Last Updated Sep 17, 2016 1:41 PM EDT
Bo Burnham started putting comedy videos on YouTube back in 2006, when he was just 16. They went viral, and today, Burnham is regarded as the first YouTube star as well as one of the most talented comedians of our time.
But Burnham is also an outspoken critic of the medium that boosted him to the top, reports “CBS This Morning: Saturday” co-host Anthony Mason.
“Do you think of yourself as a comedian?” Mason asked.
“Yeah, totally, I do. I think of myself as a writer-performer, yeah, that’s funny, yeah,” Burnham said.
Burnham has rewritten what it means to do standup in the internet age, combining a theater background with satirical comedic songwriting. He’s been honing his craft for 10 years with the World Wide Web watching.
When Burnham first began posting on YouTube, it was merely to share it with his brother, who was in college.
“It was like a digital snail mail. It wasn’t about anything happening career-wise, and then it just sort of happened and I fell into this weird thing,” Burnham said.
“How quickly did you see it happen?” Mason asked.
“Well like virally it just happens. I mean it got like a million hits in a day and you have you know, 20,000 comments, and your life doesn’t change at all in any way, but... it’s severely, severely weird,” Burnham said.
Burnham’s first video of him singing a satirical song, “My whole family thinks I’m gay” -- released when he was just 16 years old -- was viewed nine million times. He would release 12 more over the next 18 months alone.
Burnham began touring on the weekends while still in high school, opening for comedians like Joel McHale. He skipped college at New York University to pursue comedy full-time.
“There was a distance between what I was interested in, which was theater, and what I was doing, which was standing up and telling silly songs,” Burnham said. “And I think the last six years has been me trying to bridge that gap to bring the elements of theater that I love into my standup act.”
From his parents’ attic, Burnham landed a four-album deal with Comedy Central, becoming the youngest comic to have his own special. By age 19, he was appearing alongside comedians like Garry Shandling, Judd Apatow and Ray Romano.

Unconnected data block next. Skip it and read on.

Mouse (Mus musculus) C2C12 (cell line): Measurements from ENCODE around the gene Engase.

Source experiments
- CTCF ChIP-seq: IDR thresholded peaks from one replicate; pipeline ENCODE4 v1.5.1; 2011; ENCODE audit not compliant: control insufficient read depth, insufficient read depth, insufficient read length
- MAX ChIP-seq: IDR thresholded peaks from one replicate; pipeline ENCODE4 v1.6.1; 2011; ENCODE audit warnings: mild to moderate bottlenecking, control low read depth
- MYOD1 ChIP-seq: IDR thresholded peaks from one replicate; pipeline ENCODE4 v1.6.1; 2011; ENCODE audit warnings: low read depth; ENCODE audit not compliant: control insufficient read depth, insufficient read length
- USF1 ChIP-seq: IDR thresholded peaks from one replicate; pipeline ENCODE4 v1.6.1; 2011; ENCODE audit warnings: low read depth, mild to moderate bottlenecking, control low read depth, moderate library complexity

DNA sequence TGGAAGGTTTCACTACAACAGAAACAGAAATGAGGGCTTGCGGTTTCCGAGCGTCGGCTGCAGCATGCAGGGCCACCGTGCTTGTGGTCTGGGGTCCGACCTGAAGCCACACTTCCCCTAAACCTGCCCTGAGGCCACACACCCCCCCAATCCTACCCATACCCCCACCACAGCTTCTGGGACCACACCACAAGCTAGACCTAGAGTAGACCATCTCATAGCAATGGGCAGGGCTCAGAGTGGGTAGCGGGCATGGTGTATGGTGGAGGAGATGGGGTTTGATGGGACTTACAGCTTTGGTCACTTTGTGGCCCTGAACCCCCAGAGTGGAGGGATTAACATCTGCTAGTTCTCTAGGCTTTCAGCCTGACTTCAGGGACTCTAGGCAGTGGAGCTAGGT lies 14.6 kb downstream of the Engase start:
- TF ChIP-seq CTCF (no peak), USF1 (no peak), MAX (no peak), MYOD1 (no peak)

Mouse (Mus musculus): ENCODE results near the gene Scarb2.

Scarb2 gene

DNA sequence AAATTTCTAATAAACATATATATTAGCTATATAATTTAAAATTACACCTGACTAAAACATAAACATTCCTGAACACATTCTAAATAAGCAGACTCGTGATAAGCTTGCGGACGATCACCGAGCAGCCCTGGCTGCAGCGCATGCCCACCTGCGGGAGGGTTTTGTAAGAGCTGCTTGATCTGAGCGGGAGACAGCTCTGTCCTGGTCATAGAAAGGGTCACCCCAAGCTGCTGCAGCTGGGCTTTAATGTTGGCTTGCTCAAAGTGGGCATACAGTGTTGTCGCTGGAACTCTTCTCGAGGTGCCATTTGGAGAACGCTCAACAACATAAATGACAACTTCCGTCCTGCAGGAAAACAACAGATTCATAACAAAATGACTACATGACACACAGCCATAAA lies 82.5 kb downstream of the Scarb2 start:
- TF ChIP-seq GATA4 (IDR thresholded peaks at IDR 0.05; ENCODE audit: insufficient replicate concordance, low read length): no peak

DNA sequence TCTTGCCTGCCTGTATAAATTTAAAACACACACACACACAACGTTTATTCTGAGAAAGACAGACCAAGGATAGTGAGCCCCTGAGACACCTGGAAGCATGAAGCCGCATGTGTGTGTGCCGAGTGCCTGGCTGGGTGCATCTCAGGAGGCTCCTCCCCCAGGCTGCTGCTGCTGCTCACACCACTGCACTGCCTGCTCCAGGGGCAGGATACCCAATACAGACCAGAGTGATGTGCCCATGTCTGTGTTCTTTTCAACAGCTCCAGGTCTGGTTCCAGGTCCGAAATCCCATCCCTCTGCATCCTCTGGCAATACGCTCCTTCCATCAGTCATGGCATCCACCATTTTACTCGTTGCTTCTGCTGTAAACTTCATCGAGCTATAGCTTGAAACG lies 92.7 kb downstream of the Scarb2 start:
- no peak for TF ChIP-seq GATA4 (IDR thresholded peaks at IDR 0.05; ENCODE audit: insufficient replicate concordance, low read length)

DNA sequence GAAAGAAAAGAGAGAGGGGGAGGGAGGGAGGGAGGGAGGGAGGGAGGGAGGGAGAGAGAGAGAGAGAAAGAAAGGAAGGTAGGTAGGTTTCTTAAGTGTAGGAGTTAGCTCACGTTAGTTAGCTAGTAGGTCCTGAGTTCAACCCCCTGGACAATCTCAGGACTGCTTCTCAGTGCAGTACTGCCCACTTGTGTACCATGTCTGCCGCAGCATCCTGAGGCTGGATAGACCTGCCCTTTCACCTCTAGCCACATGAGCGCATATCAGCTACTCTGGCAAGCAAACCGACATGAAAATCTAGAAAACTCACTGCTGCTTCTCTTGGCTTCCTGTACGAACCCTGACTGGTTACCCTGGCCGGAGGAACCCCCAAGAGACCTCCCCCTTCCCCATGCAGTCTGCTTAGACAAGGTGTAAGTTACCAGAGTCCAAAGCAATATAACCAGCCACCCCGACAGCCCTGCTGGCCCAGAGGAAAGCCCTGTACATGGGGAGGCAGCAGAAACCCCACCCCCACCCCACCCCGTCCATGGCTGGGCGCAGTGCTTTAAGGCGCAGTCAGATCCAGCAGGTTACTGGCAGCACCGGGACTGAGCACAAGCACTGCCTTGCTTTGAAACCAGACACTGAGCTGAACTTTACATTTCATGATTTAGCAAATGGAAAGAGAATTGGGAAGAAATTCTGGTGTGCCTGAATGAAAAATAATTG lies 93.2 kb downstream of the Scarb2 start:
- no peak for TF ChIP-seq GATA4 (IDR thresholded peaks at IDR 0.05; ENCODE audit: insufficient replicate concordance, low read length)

Now 26, Burnham’s already a veteran stage performer. He said the idea behind his shows is to give his audience “the things that great musicals or concerts give you in the context of a comedy show.”
“I like the idea of conceiving a show and putting on a show, and especially when I got to the place where I could play theaters,” Burnham said. “I wanted a show that could fill a theater, show that actually -- because I went to see comedians in theaters that I loved, and I was in the back row and it’s just this person... and I’m like, I might as well be listening to a CD with 1,200 other people. Like I love the spaces of these things and I want a show that can fill that.”
Burnham’s latest special, “Make Happy,” was released on Netflix in June. It explores the conventions of being a modern-day performer. He explained that there’s a “very strange relationship” between people around his age and the idea of an audience.
“I mean just up until six years ago, this sort of floor fell out, and it felt like everyone was given an audience. It used to be famous people as like this bourgeois class, and then everyone normal,” Burnham said. “But at a certain point, like the floor fell out and then now it starts at like one ‘like’ and ends with Kim Kardashian. It feels like we’re all on this weird continuum. And I feel like people in the crowd relate to the idea of having an audience, of people watching them, of cultivating their own life, of performing their life on social media.”
But 10 years after becoming a viral sensation, Burnham now rages against the social media machine that propelled him to stardom.
“Facebook became ubiquitous when I was 16 so I vaguely formed a sense of myself, a little bit,” Burnham said. “I had kind of learned to think a little bit before the stuff was everywhere. But people that are 21 -- that it happened when they were 12 and 13 I think they have absolutely no chance. People are now like a condensed version of a PR team... so you have artists that are 80 percent branding experts and 20 percent actually making things. And they’re kind of giving people like a steady stream of like an IV drop of mediocre stuff every week that is, you know, not going to last and ages like milk.”
“And you don’t want that?” Mason asked.
“I don’t want that and I had to endure that you know, between specials -- we took like three years -- and by year two I had people tweeting at me ‘Are you dead?’ ‘What happened to you?’ ‘Remember him?’” Burnham said. “And it’s like you can’t take two years to make something. That’s what I worry the most, because I felt the pressure myself... not because I’m above it, it’s because I felt it. For young people creating things, I really worry that to make something good no matter what, it takes retreating away, making something, working on it, refining it, and then giving it to people. And that process has just been obliterated.”
“Because you can broadcast anywhere, anytime, anything. There is this unquenchable appetite for somebody to just keep putting stuff out,” Mason said.
“Absolutely, but I’m of the belief that one hour of something that I worked on for three years is better than 80 hours of things that I worked on for three years that I put out in little chunks, that you just have to be patient,” Burnham said. “I know, I sound like my grandfather... but I think a lot of people feel that way. That’s like the whole point of social media is that like, it’s used and hated. Everyone’s on Facebook, everyone hates it. Everyone’s on Twitter, everyone hates it. Everyone thinks everyone else is being lame on Twitter and they’re being lame because they have to be. It’s like, ‘No, we’re all being lame because we have to be.’ Because it’s horrible.”